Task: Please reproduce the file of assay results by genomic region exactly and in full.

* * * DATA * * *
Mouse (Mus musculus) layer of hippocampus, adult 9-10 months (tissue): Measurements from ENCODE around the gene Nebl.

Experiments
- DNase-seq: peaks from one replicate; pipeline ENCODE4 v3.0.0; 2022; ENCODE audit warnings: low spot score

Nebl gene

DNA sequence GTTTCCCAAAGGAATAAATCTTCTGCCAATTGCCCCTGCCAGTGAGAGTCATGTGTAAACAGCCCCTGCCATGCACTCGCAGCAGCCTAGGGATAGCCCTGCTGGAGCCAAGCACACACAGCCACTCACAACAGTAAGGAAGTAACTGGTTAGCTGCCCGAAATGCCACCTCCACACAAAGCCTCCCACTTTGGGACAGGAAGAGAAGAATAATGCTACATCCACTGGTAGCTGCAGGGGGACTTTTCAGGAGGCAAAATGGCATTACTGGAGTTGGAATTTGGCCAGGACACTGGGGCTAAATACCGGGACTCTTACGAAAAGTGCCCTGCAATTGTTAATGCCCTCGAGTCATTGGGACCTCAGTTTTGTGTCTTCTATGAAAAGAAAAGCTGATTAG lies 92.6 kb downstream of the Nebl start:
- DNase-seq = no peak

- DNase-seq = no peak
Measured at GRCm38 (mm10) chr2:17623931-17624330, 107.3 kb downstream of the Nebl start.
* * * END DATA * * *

Mouse (Mus musculus) layer of hippocampus, adult 9-10 months (tissue): Measurements from ENCODE around the gene Nebl.

Experiments
- DNase-seq: peaks from one replicate; pipeline ENCODE4 v3.0.0; 2022; ENCODE audit warnings: low spot score

Nebl gene

DNA sequence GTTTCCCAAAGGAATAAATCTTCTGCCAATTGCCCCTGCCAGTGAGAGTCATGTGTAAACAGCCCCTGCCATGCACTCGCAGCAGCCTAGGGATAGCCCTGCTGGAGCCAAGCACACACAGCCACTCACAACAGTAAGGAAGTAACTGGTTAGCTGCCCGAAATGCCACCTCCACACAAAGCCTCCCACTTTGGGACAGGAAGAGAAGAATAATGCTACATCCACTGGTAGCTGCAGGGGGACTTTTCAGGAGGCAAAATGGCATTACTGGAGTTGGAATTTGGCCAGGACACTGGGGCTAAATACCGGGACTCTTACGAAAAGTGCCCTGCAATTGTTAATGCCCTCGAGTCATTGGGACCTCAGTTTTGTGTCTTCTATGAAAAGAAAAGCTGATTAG lies 92.6 kb downstream of the Nebl start:
- DNase-seq = no peak

- DNase-seq = no peak
Measured at GRCm38 (mm10) chr2:17623931-17624330, 107.3 kb downstream of the Nebl start.